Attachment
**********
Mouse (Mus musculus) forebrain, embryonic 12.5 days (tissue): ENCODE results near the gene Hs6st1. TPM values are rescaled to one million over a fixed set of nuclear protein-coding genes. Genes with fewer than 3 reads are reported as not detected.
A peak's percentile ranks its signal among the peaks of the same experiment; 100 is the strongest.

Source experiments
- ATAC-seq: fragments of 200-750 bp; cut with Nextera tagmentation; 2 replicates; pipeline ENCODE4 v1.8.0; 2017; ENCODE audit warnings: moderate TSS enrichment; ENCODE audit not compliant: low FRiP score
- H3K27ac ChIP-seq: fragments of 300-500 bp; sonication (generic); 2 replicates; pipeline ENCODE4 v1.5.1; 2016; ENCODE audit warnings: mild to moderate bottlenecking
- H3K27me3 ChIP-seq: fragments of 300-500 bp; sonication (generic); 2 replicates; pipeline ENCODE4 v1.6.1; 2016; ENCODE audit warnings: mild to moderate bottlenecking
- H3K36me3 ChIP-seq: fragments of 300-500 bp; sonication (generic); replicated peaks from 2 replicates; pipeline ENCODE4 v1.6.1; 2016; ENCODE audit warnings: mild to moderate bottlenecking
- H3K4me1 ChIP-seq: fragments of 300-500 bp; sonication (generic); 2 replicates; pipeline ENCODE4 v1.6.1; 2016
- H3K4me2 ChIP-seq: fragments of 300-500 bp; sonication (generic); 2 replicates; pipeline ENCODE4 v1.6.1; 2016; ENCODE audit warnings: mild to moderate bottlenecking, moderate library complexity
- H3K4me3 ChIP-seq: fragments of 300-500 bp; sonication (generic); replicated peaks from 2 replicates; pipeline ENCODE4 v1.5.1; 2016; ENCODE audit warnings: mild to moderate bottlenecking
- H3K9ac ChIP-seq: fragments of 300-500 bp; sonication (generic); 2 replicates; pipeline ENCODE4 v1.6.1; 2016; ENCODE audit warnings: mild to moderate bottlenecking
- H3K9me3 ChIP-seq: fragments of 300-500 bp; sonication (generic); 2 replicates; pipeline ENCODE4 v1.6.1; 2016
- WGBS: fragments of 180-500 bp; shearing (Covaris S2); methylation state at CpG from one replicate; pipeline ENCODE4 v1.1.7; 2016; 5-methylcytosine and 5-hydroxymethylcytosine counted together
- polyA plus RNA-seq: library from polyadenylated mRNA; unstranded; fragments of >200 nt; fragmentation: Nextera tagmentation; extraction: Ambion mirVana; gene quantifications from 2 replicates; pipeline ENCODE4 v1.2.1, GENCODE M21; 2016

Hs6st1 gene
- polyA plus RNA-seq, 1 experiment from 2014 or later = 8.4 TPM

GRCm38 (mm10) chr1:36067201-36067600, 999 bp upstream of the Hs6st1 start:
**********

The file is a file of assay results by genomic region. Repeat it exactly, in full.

Mouse (Mus musculus) forebrain, embryonic 12.5 days (tissue): ENCODE results near the gene Hs6st1. TPM values are rescaled to one million over a fixed set of nuclear protein-coding genes. Genes with fewer than 3 reads are reported as not detected.
A peak's percentile ranks its signal among the peaks of the same experiment; 100 is the strongest.

Source experiments
- ATAC-seq: fragments of 200-750 bp; cut with Nextera tagmentation; 2 replicates; pipeline ENCODE4 v1.8.0; 2017; ENCODE audit warnings: moderate TSS enrichment; ENCODE audit not compliant: low FRiP score
- H3K27ac ChIP-seq: fragments of 300-500 bp; sonication (generic); 2 replicates; pipeline ENCODE4 v1.5.1; 2016; ENCODE audit warnings: mild to moderate bottlenecking
- H3K27me3 ChIP-seq: fragments of 300-500 bp; sonication (generic); 2 replicates; pipeline ENCODE4 v1.6.1; 2016; ENCODE audit warnings: mild to moderate bottlenecking
- H3K36me3 ChIP-seq: fragments of 300-500 bp; sonication (generic); replicated peaks from 2 replicates; pipeline ENCODE4 v1.6.1; 2016; ENCODE audit warnings: mild to moderate bottlenecking
- H3K4me1 ChIP-seq: fragments of 300-500 bp; sonication (generic); 2 replicates; pipeline ENCODE4 v1.6.1; 2016
- H3K4me2 ChIP-seq: fragments of 300-500 bp; sonication (generic); 2 replicates; pipeline ENCODE4 v1.6.1; 2016; ENCODE audit warnings: mild to moderate bottlenecking, moderate library complexity
- H3K4me3 ChIP-seq: fragments of 300-500 bp; sonication (generic); replicated peaks from 2 replicates; pipeline ENCODE4 v1.5.1; 2016; ENCODE audit warnings: mild to moderate bottlenecking
- H3K9ac ChIP-seq: fragments of 300-500 bp; sonication (generic); 2 replicates; pipeline ENCODE4 v1.6.1; 2016; ENCODE audit warnings: mild to moderate bottlenecking
- H3K9me3 ChIP-seq: fragments of 300-500 bp; sonication (generic); 2 replicates; pipeline ENCODE4 v1.6.1; 2016
- WGBS: fragments of 180-500 bp; shearing (Covaris S2); methylation state at CpG from one replicate; pipeline ENCODE4 v1.1.7; 2016; 5-methylcytosine and 5-hydroxymethylcytosine counted together
- polyA plus RNA-seq: library from polyadenylated mRNA; unstranded; fragments of >200 nt; fragmentation: Nextera tagmentation; extraction: Ambion mirVana; gene quantifications from 2 replicates; pipeline ENCODE4 v1.2.1, GENCODE M21; 2016

Hs6st1 gene
- polyA plus RNA-seq, 1 experiment from 2014 or later = 8.4 TPM

GRCm38 (mm10) chr1:36067201-36067600, 999 bp upstream of the Hs6st1 start: